After Paris attacks, pressure builds for big military response to IS
The Paris terror attacks are likely to galvanize a stronger global military response to Islamic State, after a U.S.-led air war that has lasted more than a year has failed to contain a group now proving itself to be a growing worldwide threat.
The United States, long accused of taking an incremental approach to the struggle, is under growing political pressure at home and abroad to do more and it is expected to examine ways to intensify the campaign, including through expanded air power.
U.S. officials say Washington will look in particular to European and Arab allies to step up their military participation in the war in Iraq and Syria.
It remains far from clear whether Paris and Washington would be willing to radically expand the scope of their current military engagement, given a deep aversion to getting dragged into a large-scale ground war in the Middle East. But President Barack Obama has been committing more to the fight in recent months, and lawmakers and counter-terrorism experts see the Paris attacks strengthening arguments for additional military might.
Islamic State claimed responsibility for Friday’s attacks, which killed 129 people in Paris, in the worst bloodshed in France since the end of World War Two.
In the past two weeks, there have been other major Islamic State-claimed attacks. Two explosions in suicide attacks in a Shi’ite Muslim district of southern Beirut in Lebanon killed 43, and 224 died when a Russian aircraft crashed in Egypt’s Sinai Peninsula.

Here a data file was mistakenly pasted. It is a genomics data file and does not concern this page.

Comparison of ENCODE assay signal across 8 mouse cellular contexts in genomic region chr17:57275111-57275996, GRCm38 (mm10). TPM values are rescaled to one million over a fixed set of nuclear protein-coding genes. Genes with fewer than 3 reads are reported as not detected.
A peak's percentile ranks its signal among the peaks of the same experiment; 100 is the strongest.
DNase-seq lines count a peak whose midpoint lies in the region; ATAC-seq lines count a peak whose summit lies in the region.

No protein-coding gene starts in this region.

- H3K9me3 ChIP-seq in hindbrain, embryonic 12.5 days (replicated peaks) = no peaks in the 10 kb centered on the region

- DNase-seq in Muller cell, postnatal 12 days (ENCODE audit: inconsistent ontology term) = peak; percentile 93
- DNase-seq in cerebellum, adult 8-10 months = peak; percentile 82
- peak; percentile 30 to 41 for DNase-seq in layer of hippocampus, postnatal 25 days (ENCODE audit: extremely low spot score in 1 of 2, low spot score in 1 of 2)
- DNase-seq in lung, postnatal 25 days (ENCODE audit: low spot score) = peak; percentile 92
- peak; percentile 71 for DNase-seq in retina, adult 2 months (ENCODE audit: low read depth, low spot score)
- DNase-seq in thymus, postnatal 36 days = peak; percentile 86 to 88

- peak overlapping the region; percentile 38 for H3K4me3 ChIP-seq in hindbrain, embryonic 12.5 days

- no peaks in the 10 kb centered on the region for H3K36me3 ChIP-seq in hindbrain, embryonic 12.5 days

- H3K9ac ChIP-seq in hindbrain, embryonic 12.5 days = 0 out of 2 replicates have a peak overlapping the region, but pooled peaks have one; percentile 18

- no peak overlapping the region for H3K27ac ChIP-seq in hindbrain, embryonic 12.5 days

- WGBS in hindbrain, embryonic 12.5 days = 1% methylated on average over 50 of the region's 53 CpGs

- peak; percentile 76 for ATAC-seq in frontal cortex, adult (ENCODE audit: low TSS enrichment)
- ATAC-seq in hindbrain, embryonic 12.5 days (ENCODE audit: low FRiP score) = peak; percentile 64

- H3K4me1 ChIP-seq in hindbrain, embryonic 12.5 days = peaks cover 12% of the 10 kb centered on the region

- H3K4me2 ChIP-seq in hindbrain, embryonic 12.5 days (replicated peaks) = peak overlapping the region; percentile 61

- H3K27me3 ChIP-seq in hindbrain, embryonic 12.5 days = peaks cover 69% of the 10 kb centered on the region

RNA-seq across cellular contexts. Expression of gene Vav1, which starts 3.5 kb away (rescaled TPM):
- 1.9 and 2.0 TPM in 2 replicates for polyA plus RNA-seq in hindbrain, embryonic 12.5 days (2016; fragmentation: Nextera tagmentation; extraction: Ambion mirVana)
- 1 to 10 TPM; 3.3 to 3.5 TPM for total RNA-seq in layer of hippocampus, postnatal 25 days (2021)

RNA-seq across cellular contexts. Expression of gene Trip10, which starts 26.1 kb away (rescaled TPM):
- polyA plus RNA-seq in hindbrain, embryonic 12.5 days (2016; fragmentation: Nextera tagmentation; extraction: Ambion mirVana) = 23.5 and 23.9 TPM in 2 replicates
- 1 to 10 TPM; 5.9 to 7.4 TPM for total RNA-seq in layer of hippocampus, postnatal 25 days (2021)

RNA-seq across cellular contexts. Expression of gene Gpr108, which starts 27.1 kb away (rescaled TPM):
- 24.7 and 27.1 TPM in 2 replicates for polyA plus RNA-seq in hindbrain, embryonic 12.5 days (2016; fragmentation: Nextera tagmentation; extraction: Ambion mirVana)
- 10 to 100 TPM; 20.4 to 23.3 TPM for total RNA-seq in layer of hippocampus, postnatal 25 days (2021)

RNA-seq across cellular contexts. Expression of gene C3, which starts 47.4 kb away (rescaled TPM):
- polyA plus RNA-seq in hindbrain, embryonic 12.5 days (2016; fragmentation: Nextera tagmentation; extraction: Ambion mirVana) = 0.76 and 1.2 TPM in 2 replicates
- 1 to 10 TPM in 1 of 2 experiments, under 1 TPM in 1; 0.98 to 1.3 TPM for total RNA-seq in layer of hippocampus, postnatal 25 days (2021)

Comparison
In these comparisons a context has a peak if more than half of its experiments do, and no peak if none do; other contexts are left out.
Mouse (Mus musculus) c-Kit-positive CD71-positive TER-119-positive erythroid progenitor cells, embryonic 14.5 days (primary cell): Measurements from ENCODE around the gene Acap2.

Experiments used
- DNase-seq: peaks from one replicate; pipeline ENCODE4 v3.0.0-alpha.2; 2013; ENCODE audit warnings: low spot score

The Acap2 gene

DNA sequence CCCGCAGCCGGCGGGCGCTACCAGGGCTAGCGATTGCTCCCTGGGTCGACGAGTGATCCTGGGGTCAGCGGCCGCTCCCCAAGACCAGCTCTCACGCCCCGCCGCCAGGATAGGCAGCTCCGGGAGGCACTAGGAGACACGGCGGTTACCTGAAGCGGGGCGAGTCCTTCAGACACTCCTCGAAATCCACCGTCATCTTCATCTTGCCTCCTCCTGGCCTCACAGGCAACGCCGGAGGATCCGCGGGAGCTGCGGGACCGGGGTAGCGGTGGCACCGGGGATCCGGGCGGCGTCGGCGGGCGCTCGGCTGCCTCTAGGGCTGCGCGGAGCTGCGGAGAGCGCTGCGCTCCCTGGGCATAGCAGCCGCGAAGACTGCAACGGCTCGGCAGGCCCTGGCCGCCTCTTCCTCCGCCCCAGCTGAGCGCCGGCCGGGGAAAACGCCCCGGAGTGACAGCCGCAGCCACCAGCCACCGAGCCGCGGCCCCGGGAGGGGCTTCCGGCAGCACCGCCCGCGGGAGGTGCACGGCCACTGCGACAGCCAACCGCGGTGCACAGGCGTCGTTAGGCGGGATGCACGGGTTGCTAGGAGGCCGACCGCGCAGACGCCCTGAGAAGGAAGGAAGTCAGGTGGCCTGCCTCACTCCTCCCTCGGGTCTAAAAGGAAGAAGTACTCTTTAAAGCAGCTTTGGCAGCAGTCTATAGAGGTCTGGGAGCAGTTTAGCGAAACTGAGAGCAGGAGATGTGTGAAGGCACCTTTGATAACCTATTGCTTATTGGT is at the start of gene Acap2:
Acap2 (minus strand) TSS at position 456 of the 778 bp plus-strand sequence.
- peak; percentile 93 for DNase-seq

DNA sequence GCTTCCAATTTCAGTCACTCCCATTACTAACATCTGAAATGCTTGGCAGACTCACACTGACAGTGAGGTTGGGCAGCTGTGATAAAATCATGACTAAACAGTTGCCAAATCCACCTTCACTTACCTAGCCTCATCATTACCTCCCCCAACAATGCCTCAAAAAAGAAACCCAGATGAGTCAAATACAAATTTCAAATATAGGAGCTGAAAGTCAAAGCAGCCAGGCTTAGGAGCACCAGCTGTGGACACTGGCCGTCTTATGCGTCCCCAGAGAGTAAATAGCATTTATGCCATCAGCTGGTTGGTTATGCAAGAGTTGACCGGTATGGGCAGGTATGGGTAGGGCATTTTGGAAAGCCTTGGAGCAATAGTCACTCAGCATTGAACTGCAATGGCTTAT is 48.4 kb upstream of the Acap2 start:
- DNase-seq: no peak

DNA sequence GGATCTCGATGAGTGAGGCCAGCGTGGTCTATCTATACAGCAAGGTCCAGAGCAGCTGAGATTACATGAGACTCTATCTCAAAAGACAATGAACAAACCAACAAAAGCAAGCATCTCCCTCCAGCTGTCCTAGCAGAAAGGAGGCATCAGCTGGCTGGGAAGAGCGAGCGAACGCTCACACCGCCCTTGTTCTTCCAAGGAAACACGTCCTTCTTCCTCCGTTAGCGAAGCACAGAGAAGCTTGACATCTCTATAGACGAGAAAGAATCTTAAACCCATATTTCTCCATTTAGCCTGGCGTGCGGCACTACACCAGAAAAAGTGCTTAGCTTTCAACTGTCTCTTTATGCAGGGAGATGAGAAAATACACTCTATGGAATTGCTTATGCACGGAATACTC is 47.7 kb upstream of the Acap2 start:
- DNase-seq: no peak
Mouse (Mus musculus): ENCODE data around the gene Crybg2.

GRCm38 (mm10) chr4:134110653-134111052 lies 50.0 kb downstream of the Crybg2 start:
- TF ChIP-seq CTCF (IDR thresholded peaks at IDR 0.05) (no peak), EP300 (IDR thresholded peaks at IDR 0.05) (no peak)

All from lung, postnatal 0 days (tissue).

Senator Dianne Feinstein, the top Democrat on the Senate Intelligence Committee, said it had become clear that Obama’s strategy of limited air strikes coupled with support for ground forces in Iraq and Syria “are not sufficient to protect our country and our allies.”
“The fight is quickly spreading outside Iraq and Syria, and that’s why we must take the battle to them,” Feinstein said.
Bruce Riedel, a former senior CIA expert on the region who has advised Obama, said the string of recent attacks had put to rest once and for all the debate whether Islamic State would stay focused on the war in Iraq and Syria.
“It is a game changer in this sense: there were those who debated whether the Islamic State would stay focused local – or go global. I think that debate’s over now,” said Riedel, now at the Brookings Institution. Read more